The US State Department declared Wednesday that the number of Americans still waiting to leave Kabul is under 1,000, perhaps only a few hundred. The announcement came as the Biden administration continued to maintain that it would complete evacuations by the August 31 deadline announced by President Biden last week.
The pace of evacuations has reached a new peak of 19,000 Wednesday, according to official Pentagon figures, with 90 flights departing from the Kabul airport in a 24-hour period, counting all planes, US and other foreign, military and civilian.
At a press conference Wednesday afternoon, Secretary of State Antony Blinken provided the first official estimate of the total number of Americans present in Kabul before the US-backed puppet government collapsed on August 15 and the Taliban consolidated its control over the entire country.
He said there were 6,000 Americans in Afghanistan at that time, and that 4,500 had been evacuated in the past 10 days. Another 500 had been reached by State Department officials and were scheduled to leave the country, leaving about 1,000 who had not yet responded to State Department inquiries.
This figure would include many who had left the country without notifying the US Embassy of their departure, as well as others who were not actually US citizens or who had decided to stay in Afghanistan because of family considerations. The actual number of Americans who remained to be evacuated was likely “considerably less” than the figure of 1,000, he said.
This accounting undercuts one of the principal props of the non-stop campaign in the American media demanding an extension of the US military presence at Kabul airport beyond the August 31 deadline. That narrative suggests that huge numbers of Americans are trapped in the country and require military force to free them from the Taliban.
The major daily newspapers and television networks continue to sound this theme at full volume, suggesting, in the most strident version, that nothing less than a full-scale re-invasion of the country is required.
Republican congressional leaders have taken up this issue as well, with House Minority Leader Kevin McCarthy denouncing the Biden administration for “creating the largest international hostage situation we’ve ever faced as a nation.”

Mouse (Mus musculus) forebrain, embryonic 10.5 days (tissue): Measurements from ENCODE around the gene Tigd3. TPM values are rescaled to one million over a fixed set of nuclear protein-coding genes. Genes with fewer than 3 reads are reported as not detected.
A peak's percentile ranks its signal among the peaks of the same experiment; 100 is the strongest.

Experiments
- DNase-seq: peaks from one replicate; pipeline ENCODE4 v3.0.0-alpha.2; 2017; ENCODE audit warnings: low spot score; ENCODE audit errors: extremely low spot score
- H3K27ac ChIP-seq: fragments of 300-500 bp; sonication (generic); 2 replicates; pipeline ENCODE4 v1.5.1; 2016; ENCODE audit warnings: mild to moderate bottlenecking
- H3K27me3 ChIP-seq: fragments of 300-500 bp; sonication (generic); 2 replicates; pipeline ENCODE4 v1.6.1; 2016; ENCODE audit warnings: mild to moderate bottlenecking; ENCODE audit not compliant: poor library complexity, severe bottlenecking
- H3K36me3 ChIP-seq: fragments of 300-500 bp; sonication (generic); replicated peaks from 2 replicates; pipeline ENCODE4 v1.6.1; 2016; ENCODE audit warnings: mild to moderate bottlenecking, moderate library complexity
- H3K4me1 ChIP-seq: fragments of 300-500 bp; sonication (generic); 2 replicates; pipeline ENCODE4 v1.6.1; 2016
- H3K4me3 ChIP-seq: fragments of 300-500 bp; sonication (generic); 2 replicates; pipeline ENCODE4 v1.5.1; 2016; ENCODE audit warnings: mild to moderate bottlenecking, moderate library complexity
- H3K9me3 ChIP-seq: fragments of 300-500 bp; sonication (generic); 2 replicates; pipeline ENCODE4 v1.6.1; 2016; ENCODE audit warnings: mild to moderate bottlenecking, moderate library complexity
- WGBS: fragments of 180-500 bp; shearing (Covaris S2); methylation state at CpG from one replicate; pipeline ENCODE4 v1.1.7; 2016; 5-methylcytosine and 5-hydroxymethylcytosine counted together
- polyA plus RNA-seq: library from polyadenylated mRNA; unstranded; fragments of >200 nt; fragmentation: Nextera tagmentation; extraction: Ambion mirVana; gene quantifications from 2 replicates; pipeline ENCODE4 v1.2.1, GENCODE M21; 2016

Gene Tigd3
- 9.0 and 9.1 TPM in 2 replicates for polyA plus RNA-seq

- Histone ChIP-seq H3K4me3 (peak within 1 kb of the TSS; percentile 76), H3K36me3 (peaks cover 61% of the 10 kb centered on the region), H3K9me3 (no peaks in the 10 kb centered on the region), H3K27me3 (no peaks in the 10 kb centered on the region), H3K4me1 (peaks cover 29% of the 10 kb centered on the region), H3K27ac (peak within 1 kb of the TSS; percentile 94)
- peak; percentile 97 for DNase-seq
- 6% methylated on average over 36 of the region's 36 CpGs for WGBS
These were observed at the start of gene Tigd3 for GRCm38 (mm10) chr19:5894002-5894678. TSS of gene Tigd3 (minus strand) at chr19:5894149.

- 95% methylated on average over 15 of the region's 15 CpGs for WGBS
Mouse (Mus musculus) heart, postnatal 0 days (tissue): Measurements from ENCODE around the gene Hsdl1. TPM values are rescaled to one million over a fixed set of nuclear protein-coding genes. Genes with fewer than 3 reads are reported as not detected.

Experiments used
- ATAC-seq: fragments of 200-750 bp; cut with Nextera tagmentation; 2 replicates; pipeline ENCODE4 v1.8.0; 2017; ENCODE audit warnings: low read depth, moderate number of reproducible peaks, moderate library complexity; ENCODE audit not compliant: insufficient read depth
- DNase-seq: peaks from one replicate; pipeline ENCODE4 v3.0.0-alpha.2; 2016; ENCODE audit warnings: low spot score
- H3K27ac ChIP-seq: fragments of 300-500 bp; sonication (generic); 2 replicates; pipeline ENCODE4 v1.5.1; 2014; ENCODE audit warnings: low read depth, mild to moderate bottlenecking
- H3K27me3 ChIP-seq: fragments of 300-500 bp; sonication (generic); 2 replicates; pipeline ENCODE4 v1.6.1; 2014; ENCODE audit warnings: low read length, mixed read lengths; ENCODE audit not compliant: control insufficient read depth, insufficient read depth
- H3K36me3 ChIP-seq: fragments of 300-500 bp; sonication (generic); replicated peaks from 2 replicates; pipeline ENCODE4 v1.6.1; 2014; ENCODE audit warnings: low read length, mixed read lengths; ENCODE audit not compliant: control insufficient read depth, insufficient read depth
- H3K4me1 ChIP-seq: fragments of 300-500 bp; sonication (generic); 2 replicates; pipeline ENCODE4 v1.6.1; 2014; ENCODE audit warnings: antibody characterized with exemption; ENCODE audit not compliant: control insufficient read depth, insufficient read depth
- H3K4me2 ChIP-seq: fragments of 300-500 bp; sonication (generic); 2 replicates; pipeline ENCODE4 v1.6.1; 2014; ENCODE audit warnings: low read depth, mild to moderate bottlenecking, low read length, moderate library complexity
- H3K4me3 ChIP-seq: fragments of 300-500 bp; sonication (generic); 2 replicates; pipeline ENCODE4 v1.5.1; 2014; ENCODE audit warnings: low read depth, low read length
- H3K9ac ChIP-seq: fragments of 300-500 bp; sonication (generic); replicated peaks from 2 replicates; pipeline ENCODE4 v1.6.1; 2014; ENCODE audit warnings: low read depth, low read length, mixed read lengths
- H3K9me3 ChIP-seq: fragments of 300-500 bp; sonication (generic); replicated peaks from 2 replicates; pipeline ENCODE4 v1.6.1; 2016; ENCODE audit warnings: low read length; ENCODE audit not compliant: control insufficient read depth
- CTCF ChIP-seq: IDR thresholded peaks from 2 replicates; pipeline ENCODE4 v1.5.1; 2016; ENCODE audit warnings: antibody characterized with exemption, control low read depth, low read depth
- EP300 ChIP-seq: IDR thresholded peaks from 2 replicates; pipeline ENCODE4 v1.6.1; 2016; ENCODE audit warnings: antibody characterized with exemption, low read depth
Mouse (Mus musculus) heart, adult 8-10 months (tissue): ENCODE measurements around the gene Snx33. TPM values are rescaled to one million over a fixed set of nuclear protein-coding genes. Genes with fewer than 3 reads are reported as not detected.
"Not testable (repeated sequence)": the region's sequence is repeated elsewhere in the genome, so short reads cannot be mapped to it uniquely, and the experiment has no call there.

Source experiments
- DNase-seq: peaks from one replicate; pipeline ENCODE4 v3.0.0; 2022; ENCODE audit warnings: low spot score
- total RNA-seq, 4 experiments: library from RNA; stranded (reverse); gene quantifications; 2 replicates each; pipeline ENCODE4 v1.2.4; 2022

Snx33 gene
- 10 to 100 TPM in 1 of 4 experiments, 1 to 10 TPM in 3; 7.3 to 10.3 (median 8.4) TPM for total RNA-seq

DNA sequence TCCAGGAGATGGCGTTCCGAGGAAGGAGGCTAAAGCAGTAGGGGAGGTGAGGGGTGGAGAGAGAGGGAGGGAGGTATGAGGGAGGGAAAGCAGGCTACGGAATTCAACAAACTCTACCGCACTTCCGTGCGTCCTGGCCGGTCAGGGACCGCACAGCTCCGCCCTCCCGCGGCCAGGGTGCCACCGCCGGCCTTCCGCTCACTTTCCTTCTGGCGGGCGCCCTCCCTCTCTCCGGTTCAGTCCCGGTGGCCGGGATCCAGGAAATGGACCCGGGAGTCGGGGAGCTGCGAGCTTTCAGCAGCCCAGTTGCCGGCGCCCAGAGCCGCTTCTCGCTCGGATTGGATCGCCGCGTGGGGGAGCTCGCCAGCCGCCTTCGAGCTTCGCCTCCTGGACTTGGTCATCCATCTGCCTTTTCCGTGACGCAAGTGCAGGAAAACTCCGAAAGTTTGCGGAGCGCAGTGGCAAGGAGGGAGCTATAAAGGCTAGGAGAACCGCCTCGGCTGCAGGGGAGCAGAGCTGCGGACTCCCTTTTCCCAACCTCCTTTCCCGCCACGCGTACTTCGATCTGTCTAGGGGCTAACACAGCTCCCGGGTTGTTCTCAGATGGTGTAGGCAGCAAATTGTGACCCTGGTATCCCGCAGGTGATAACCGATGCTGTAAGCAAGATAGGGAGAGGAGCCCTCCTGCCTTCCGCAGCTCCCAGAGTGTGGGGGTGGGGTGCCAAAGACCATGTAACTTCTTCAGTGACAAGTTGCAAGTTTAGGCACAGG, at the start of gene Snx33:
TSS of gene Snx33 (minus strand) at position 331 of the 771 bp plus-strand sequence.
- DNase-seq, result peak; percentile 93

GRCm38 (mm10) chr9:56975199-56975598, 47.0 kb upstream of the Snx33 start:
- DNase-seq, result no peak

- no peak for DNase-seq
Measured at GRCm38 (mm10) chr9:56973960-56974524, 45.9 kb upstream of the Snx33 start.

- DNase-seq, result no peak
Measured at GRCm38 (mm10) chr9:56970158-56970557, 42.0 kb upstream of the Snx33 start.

President Biden has “turned his back on our own citizens stranded in Afghanistan,” McCarthy told a press conference Wednesday. “He’s turned his back on his duties as a commander in chief.”
Congressional Democrats also pressured the administration to extend the August 31 deadline, both at a House Intelligence Committee briefing Monday and at a closed-door briefing for all members of Congress on Tuesday, conducted by Blinken, Secretary of Defense Lloyd Austin, Chairman of the Joint Chiefs of Staff Gen. Mark Milley and Director of National Intelligence Avril Haines.
Representative Jason Crow, Democrat of Colorado, a former Army Ranger who fought in Afghanistan, said full evacuation “can’t be accomplished between now and the end of the month, so the date has to extend until we get that mission done.” Crow is one of 11 US military-intelligence veterans first elected to Congress in 2018 as Democratic candidates, who now exercise inordinate influence over US national security policy.
Another of these “CIA Democrats,” Elissa Slotkin of Michigan, said there was a bipartisan demand by Democrats and Republicans that administration officials pressure the president to shift the August 31 date. “A major theme, a major comment, a major point that we all tried to make: urging them to do more to advocate with the president to extend the deadline,” she said.